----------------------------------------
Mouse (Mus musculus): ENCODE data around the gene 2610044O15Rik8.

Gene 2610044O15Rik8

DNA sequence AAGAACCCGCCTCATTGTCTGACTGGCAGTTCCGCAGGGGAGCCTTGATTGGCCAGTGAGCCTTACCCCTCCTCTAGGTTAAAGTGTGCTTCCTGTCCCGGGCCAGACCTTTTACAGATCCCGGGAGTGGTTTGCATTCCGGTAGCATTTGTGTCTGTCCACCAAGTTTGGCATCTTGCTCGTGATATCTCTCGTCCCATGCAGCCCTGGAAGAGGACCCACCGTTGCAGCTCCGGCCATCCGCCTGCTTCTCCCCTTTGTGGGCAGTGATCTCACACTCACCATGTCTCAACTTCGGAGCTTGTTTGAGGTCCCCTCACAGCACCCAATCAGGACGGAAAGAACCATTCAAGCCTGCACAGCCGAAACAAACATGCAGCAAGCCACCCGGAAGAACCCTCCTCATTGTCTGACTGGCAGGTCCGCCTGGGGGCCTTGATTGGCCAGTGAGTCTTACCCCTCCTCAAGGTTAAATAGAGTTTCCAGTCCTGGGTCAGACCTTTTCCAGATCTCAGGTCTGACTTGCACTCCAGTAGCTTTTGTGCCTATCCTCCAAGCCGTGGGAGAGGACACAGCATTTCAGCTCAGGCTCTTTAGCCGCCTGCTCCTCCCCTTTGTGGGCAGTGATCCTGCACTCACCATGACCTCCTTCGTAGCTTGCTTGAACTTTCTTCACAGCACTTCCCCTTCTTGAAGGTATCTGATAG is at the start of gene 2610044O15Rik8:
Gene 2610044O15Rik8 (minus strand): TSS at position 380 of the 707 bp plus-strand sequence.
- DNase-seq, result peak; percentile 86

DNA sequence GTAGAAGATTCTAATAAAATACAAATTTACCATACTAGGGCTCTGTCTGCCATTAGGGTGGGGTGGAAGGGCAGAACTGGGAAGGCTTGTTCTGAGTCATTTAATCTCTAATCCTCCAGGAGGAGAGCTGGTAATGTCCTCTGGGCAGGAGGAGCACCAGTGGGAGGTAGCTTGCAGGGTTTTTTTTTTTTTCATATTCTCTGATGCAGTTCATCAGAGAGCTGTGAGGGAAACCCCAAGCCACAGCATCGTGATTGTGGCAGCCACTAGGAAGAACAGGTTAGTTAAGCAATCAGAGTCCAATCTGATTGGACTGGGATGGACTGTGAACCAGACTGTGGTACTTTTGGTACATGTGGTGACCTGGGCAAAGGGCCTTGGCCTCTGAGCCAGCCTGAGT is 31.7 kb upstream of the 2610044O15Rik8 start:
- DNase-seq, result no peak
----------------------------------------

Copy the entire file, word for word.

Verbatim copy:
Mouse (Mus musculus): ENCODE data around the gene 2610044O15Rik8.

Gene 2610044O15Rik8

DNA sequence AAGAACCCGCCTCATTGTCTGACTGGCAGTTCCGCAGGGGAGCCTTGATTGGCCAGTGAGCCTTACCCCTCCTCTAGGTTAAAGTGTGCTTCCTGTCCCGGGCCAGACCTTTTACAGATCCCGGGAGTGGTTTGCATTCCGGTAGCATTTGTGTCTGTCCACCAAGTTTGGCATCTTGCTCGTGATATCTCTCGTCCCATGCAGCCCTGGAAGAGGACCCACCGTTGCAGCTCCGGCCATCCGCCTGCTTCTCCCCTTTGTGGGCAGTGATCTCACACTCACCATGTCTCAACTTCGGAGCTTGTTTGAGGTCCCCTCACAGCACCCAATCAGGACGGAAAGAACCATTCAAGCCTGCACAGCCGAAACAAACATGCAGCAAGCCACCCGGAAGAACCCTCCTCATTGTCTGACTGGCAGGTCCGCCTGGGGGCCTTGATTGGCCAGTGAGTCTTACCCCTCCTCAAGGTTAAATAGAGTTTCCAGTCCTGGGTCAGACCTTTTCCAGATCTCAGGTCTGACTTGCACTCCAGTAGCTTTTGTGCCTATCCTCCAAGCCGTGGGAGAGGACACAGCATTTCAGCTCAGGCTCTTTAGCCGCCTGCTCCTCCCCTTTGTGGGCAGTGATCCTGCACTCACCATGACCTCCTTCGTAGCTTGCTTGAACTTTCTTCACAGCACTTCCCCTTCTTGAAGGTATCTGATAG is at the start of gene 2610044O15Rik8:
Gene 2610044O15Rik8 (minus strand): TSS at position 380 of the 707 bp plus-strand sequence.
- DNase-seq, result peak; percentile 86

DNA sequence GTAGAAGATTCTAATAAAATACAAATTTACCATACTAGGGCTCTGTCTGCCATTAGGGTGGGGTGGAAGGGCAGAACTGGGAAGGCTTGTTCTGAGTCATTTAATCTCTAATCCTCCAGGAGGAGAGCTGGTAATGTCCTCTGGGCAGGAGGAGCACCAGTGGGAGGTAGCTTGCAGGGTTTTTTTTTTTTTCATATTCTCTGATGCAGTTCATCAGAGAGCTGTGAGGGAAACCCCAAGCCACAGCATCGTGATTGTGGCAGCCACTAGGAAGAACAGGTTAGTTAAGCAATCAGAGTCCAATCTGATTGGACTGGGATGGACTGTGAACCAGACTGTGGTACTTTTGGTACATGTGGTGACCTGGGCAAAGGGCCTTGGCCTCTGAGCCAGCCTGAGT is 31.7 kb upstream of the 2610044O15Rik8 start:
- DNase-seq, result no peak